Embracing Assumptions

I know what you’re thinking. “Jeff, are you insane? Assumptions are bad. In fact, Jeff, I’ve heard you speak about NOT making assumptions. And what about the old saying, ‘When you assume, you make an ass out of u and me.’ What’s up, Jeff?” Okay, I get it. Admittedly, this is a big shift for me, though you already know that I am crazy (if not insane). It’s just that I recently gained a new awareness about assumptions that is quite enlightening, so bear with me for just a moment.

First and foremost, I still stand by the truth that the biggest reason not to make assumptions is that they can simply be avoided by open, direct and honest communication. If I ask, then I don’t have to assume. If I tell, then someone else doesn’t have to assume. In other words, assumptions are the outcome (in part) of a lack of communication (or at least full and honest communication). I also still believe that assumptions are at the root of most communication and relationship disconnects, but personally and professionally. However …

What struck me while at a speaking engagement this week is one other reality of assumptions: assumptions are always negative – at least the assumptions that create relationship and communication disconnects. When we don’t have all the information, we don’t assume the best – we assume the worst. When there are unknowns, our natural inclination is to fill that unknown space with the worst case scenarios. For example, when a fellow team member quits his job (or is fired), we assume that something’s wrong with the company, that things are going badly and that the future is uncertain. When we don’t hear back from people in response to a phone call, text or email, we assume or conclude that they’re rude or that they’re just not interested in us. In general, when someone doesn’t communicate the way we’d like, we assume that there’s some “issue” going on.

I remember well a text from someone several years ago asking me if I was interested in helping with a project. I was driving at the time, and I responded “Sure.” The response I got was something to the effect of “Why aren’t you excited about helping with this project?” When I indicated that I was happy to help, the person told me that someone else had texted back “I’d love to help.” Since I only texted “sure,” they interpreted (assumed) that I was not that (or as) interested. Assumptions.

Think about the last time you dealt with (or made) an assumption. And let’s be clear: anything you conclude about a situation or person that is not verifiably factual is an assumption. I’m guessing that your assumption was to the negative or to the worst. For some reason, assumptions have become the bastion of negativity, and THAT is the trouble with assumptions (not the assumptions themselves).

So here’s the shift – what IF we purposefully made assumptions to the good, the best and the most positive? What if, whenever you were confronted with situations or information, you assumed the best of the situation, the person and everyone involved’s intentions. How often do we engage in communication (sometimes in person, but often via text or email) in which we conclude that there’s another message beyond the words? Think of all the times when you’ve received a written communication and were bothered by the person’s “tone” or “attitude.” Often, the written word lacks “tone” or “attitude,” and we make relational disconnects based upon the assumptions (of intentions or motives) that we make and attribute to the other person. We also make assumptions about the written words based upon prior interactions or issues with the writer.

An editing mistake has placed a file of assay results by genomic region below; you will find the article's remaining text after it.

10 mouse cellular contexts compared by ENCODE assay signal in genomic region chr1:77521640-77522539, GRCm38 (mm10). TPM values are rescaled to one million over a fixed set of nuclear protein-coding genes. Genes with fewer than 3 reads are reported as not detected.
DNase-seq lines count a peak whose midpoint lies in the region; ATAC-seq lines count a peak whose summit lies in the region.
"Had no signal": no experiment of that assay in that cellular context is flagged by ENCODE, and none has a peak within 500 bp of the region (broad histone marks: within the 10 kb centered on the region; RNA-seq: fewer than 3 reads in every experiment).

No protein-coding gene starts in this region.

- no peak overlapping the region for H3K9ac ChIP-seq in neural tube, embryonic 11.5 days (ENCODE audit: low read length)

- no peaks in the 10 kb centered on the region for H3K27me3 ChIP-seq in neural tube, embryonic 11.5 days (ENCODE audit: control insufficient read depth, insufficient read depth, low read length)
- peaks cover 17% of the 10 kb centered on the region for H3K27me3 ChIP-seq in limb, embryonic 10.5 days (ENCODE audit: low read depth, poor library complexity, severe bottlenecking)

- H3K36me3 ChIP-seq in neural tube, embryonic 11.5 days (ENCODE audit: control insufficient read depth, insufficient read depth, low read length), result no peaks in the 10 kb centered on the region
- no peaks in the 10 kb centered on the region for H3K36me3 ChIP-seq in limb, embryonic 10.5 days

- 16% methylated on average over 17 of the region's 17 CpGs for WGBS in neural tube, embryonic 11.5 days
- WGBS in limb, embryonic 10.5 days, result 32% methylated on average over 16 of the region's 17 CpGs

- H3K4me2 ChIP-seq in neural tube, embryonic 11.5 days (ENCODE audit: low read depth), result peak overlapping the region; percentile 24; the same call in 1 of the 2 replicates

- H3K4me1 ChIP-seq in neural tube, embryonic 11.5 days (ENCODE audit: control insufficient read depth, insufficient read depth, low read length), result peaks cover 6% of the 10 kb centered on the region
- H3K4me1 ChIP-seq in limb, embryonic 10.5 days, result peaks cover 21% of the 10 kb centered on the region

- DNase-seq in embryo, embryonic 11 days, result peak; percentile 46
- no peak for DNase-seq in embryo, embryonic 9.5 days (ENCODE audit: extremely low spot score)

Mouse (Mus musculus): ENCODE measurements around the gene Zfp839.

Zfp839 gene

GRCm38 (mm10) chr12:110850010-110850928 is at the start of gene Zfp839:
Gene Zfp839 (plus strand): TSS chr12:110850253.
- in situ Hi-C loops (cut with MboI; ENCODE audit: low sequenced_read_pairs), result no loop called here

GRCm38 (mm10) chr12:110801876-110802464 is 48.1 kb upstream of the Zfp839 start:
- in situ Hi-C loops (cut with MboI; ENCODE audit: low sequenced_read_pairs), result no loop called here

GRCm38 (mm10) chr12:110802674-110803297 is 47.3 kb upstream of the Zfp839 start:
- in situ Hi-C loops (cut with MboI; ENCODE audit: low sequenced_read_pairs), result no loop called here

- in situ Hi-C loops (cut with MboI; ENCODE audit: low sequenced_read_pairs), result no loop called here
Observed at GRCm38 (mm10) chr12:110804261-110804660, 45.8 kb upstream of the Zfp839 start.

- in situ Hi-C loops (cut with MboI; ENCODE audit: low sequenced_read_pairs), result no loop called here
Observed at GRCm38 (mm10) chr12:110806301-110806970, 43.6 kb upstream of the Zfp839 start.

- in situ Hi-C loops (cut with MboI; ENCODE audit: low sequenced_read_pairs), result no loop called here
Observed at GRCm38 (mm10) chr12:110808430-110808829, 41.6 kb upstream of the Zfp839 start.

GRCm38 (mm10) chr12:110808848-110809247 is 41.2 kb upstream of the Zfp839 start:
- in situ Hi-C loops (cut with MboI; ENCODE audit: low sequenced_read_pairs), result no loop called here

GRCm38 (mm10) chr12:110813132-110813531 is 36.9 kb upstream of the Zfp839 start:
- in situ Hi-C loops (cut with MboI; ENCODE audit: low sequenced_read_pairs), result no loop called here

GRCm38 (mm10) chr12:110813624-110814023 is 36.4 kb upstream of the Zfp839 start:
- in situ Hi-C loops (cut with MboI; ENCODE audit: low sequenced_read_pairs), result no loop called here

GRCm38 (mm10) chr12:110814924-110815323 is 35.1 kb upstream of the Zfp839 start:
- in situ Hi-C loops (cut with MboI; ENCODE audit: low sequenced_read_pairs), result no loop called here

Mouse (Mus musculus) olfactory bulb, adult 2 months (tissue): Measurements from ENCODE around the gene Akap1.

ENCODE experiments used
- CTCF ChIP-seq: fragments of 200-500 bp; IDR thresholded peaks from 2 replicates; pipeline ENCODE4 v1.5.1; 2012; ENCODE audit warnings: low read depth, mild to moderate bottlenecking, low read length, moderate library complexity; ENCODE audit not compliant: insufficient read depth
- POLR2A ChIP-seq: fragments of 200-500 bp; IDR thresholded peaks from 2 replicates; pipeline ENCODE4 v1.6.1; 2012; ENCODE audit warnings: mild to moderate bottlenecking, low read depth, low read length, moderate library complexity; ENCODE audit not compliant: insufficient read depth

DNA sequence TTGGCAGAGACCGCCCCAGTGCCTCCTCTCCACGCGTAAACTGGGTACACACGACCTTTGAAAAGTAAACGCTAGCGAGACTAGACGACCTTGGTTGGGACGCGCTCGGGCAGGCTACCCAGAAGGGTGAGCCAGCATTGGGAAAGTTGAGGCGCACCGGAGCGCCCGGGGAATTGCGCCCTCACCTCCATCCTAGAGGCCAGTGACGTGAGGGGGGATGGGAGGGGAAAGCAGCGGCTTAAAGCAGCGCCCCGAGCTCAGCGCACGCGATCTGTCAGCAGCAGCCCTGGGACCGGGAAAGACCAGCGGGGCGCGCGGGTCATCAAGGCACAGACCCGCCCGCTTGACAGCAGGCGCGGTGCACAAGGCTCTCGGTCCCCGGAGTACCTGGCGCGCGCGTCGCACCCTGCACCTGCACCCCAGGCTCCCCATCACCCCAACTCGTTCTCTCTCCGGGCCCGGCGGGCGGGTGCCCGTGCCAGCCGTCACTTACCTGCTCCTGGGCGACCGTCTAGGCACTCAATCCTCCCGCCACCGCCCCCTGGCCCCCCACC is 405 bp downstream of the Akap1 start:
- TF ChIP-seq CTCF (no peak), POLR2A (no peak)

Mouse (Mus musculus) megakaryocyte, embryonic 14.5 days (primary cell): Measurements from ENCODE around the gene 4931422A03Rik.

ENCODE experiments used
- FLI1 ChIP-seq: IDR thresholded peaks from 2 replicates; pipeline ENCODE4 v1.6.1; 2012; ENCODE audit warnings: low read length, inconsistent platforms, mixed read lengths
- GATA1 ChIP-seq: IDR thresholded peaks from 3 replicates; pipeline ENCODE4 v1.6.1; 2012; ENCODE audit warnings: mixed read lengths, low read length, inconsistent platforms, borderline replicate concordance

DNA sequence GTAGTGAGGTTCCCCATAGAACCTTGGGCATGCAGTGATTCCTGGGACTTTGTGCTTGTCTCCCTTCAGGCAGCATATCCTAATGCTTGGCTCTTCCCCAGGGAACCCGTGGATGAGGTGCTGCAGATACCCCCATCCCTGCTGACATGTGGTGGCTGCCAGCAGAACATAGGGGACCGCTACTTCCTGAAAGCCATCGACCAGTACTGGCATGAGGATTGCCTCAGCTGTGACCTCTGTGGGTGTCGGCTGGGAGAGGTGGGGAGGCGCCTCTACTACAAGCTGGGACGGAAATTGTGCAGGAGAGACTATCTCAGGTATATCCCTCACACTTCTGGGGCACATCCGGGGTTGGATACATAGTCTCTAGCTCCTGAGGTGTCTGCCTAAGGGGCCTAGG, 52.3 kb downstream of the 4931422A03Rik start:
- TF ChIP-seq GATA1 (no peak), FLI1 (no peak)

I am currently reading Brené Brown’s Rising Strong (2015), and she writes about one of her professors and his “hypothesis of generosity.” Simply stated, this involves making the “most generous assumption you can make about [a person’s] intentions or what this person said [or did].” What IF we made these positive, affirming and generous assumptions about people, their actions and their intentions? Even when people’s  words or actions are difficult to attribute to positive motives, what IF we assumed that they were doing the best they could and recognized that we didn’t know what they were dealing with (usually unrelated to us) that might impact the what and how of their actions or communication?

Personally, I love this approach, though I admit it’s challenging. I have times when I falter and struggle with making the most generous assumption, but I love the idea and work diligently at giving people the benefit of the doubt with these positive assumptions.

What do you think? While I still would love to see more complete and honest communication, I’m a fan of this type of positive assumption in terms of communication and relating to other people. It may seem radical, and I’ll admit it’s not always easy to do, but I invite you to embrace positive and generous assumptions in all aspects of your life. It will change things, people and relationships for the better – I know it (without assumptions).

Assign Positive Intentions


  1. Susan Garrison says:

    This is one of the best posts you have done. I try generally to do this and combat negative assumptions and get accused too often of being “too nice.” I just learned it as “giving people the benefit of the doubt. ” I know when I succumb to thinking the worst, usually I am wrong and then feel bad for misjudging. I will keep on trusting for the best.

  2. Assumptions are the mother of all f$***ups
    Tommie Lee jones -the fugitive
    Great movie great quote.
    I like your thoughts as always. We should catch up. Let me know your availability.

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